Tuesday, October 21, 2008

Watching Muslims Pray After a Day's Fast

A disembodied voice swung through the cadences of an unintelligible tongue. Syllables murmured around the ordered rows of figures, all facing the same way, and all shoeless on the patterned rugs. At the front of the room, the young men stood in their thick socks, facing the wall. They could have been any collection of boys, in jeans and jackets, skin like cocoa or like toast or like butter, dark hair on every head. A few yards behind them, the girls stood clustered into three rows, but they looked to me like simplified figures, not complete bodies. The body is a complex, intricate, fragile thing, but these figures were wrapped and draped. Despite the jeans, despite the stylish shoes left to the side, despite their youth, they did not seem girlish. With a headscarf, a female human is a woman, not a girl.

The scarves were every color--black, yes, and white, yes, but also embroidered in gold, and purple to match a coat, and checked yellow and pink over a gray outfit, and red, and every pattern. Coats were cut long, hiding legs. The figures stood, all facing forward, perfectly still.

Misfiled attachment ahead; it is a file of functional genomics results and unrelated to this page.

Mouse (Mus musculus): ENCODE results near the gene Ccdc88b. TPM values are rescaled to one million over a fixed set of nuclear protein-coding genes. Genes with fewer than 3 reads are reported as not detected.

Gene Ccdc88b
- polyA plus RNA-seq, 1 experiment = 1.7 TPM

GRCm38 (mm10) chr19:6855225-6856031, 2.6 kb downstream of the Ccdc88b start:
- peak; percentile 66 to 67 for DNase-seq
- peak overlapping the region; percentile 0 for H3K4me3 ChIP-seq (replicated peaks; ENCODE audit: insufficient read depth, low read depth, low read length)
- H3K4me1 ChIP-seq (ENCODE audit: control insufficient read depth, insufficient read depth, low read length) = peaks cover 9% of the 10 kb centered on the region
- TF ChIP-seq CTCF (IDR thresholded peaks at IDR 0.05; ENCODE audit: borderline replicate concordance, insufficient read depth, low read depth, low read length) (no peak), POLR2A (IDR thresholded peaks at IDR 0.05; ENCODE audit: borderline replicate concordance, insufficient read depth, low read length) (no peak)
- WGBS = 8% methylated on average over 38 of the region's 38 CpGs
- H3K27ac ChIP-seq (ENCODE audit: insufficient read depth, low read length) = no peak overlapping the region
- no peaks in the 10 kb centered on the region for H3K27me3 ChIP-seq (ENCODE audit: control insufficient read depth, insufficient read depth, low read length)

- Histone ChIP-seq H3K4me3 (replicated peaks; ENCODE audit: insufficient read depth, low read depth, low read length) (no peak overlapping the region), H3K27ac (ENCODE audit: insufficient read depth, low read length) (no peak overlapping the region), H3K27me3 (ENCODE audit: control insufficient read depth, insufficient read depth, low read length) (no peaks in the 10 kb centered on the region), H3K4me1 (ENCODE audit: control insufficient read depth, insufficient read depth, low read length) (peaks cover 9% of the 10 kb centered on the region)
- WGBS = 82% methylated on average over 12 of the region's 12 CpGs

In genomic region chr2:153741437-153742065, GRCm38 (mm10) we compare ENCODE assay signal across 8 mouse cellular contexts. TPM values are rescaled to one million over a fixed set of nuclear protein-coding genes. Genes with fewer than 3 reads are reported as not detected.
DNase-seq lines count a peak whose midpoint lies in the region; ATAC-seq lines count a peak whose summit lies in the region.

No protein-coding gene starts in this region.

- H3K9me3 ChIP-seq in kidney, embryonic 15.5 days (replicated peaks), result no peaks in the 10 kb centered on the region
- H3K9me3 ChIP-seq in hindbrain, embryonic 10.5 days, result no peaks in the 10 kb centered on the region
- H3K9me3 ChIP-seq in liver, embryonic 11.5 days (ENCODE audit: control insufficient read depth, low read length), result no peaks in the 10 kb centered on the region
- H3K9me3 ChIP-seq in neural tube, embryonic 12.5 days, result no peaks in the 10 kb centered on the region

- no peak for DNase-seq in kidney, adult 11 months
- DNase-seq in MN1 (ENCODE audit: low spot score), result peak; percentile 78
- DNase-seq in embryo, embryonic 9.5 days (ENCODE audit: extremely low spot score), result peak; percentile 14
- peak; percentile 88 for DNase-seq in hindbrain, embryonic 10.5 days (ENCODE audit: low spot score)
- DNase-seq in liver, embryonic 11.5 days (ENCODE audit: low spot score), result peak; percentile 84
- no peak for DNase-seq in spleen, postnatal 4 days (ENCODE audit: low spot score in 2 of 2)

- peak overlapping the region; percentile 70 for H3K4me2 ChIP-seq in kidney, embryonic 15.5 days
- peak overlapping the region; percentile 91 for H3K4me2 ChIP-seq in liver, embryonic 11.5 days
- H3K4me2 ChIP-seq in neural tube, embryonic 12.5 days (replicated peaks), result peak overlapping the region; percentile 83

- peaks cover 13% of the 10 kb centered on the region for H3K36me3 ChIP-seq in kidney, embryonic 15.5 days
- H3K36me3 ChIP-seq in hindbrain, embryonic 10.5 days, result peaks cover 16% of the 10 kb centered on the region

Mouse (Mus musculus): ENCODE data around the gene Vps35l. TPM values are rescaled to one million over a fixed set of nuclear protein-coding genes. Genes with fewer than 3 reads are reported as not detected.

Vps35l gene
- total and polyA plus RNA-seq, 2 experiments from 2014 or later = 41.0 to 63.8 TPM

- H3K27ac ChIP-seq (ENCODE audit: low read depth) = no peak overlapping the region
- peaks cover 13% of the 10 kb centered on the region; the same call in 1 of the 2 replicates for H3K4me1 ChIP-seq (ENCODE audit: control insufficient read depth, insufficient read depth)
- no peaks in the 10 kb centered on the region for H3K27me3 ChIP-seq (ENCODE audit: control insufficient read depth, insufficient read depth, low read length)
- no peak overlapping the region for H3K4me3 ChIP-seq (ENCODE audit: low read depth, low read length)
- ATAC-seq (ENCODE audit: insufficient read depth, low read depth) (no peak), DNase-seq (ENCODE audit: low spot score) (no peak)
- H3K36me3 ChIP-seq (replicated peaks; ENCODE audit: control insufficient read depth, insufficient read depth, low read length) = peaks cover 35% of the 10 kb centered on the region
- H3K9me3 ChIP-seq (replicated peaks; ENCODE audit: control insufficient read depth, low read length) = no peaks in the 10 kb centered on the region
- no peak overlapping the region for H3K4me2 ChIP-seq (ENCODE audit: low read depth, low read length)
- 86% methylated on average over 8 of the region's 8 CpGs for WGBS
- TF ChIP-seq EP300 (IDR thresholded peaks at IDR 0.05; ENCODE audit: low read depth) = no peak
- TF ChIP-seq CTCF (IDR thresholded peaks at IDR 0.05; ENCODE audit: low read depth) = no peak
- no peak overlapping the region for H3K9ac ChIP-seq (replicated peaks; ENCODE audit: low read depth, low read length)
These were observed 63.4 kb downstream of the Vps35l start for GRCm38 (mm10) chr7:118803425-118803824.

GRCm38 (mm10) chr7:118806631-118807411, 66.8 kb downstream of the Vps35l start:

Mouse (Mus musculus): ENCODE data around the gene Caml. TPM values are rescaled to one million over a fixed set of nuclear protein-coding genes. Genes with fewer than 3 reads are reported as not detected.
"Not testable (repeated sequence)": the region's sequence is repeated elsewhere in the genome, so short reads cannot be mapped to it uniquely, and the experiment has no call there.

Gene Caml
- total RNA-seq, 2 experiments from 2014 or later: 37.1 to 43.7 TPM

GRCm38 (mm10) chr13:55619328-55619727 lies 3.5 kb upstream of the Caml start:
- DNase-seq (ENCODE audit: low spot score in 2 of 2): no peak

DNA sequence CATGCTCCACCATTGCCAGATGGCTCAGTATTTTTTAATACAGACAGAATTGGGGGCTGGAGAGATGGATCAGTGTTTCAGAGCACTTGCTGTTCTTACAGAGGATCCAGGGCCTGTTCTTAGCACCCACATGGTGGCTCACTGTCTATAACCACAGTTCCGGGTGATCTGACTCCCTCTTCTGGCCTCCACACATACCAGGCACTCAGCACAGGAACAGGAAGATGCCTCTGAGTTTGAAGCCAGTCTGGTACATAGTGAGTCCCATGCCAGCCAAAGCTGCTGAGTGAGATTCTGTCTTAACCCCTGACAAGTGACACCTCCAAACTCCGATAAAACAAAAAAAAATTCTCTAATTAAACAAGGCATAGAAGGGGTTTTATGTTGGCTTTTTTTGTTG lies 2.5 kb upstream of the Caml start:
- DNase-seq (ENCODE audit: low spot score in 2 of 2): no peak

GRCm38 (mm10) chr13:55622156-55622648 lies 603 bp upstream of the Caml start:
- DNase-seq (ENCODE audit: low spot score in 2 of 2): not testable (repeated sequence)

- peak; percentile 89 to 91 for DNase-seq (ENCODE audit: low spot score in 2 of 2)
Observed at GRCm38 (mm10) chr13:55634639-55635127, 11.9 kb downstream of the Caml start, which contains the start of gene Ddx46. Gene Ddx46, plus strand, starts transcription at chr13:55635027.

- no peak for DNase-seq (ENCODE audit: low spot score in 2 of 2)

The voice hummed along, dipping and swooping, and at a word, the boys bowed, the bend rippling across the group like the wind across grass. The girls bowed too, all together, like dancers.

More words I did not understand, like the song of an owl, like the singing of the waves on the shore, and the crowd knelt, stood, bowed again, sat, touched foreheads to the floor, rose again. Each time, the girls moved in perfect unison.

No hand rose to adjust a scarf. No head turned right or left. No whispers slithered across the room. Everyone listened, and rose and fell together, as the voice chanted.

And then the chant was at an end, and fingers twitched. Head scarves were straightened, smiles exchanged. Figures detached themselves from the crowd, became individual girls. (The boys were individuals all along, though.) They found their shoes--heels, sneakers, flats, sandals, dress shoes--and found their way out. Quietly.

The rugs lay on the polished floor, their patterns all that remained of the chant's fixedness.

I left, and broke my fast.

1 comment:

Ren said...

I saw the same thing at an Iftar this fall for Ramadan. It was so mesmerizing because it was so different. I'd never seen anything like it before. But it was beautiful in its purpose.